ASU is a colossal institution -- more than 59,000 undergraduates at Tempe, and more than 109,000 students at campuses around the world. In 2013, it opened what it calls its "California Center" (appropriately located on Arizona Avenue in Santa Monica). This will boost the university's presence in Los Angeles.

Here's how the interior of the Herald-Examiner building looks today. (Note the arched window, which has been boarded up for many years following a labor dispute at the paper.)

Much of the building's 80,000 square feet will be used in a journalistic manner, as part of ASU's Walter Cronkite School of Journalism and Mass Communication. (Cronkite, a former reporter for United Press before his long career with CBS radio and television, gave the university permission to name the school for him in 1984.) Other ASU endeavors, including its Hershberger Institute for Design and the Arts, will use the facility; Hershberger coordinates programs with the Los Angeles County Museum of Art.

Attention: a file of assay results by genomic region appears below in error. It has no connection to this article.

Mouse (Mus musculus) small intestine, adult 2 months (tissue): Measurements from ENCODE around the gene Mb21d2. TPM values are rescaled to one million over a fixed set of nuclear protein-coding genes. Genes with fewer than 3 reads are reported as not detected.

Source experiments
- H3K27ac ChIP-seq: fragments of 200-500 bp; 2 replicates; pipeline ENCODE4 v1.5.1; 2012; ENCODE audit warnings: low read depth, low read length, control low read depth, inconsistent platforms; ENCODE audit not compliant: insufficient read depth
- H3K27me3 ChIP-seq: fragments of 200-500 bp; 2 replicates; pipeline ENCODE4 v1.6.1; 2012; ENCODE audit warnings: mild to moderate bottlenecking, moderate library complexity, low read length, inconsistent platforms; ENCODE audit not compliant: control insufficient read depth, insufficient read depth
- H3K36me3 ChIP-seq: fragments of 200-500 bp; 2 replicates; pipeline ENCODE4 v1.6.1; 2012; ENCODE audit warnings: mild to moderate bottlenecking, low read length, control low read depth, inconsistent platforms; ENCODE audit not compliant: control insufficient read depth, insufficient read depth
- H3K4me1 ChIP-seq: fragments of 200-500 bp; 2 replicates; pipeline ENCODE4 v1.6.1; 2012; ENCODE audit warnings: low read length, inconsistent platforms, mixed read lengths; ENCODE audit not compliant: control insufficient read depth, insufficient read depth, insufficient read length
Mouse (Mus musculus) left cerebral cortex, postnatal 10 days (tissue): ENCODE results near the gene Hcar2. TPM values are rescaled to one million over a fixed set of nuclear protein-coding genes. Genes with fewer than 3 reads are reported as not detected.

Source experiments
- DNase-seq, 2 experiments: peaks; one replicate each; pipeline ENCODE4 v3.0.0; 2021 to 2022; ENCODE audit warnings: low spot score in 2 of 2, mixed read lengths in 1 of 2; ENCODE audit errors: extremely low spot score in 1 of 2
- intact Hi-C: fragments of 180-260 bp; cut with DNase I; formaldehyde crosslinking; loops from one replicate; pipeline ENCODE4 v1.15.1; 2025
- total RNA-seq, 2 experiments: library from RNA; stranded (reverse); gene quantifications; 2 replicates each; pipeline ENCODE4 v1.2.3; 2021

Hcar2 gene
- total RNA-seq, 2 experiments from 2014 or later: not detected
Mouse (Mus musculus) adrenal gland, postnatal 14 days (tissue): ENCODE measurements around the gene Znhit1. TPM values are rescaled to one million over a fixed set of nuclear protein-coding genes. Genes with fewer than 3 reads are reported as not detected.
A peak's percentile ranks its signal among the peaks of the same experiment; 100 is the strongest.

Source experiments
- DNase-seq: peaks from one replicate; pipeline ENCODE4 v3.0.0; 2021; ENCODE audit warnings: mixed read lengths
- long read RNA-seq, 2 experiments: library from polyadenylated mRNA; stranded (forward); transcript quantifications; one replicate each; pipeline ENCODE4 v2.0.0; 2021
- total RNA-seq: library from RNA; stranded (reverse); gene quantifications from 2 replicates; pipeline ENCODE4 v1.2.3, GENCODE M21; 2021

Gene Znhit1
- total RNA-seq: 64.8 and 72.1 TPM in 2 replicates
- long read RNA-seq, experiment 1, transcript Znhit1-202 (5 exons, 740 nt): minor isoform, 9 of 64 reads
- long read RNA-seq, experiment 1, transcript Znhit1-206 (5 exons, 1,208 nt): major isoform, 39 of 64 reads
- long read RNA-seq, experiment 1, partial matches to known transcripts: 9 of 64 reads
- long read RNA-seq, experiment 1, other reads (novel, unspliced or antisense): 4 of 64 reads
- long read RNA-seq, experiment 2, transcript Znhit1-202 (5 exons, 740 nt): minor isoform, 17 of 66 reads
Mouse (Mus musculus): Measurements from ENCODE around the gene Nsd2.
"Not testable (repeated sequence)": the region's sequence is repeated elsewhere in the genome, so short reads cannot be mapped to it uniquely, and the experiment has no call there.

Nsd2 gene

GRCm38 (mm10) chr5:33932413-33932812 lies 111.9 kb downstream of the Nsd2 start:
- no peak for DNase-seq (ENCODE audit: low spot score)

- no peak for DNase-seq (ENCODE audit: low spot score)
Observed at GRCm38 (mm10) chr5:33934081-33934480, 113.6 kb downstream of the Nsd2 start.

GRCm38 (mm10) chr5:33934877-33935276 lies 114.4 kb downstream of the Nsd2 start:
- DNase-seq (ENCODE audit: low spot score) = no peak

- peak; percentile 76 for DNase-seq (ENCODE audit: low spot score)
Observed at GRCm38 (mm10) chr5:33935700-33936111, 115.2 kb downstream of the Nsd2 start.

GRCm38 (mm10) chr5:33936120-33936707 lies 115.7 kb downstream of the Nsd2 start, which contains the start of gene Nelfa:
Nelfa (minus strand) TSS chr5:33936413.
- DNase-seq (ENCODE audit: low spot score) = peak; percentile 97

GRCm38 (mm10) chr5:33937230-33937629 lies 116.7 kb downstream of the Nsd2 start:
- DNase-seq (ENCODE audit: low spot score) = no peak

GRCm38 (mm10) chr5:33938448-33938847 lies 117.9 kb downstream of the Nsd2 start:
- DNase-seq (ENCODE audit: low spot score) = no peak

The building is expected to open in spring 2020, along with restaurants for the increasingly trendy neighborhood -- another sign of downtown's revival.

For more on the university's plans, visit http://www.latimes.com/business/la-fi-asu-herald-examiner-20180821-story.html.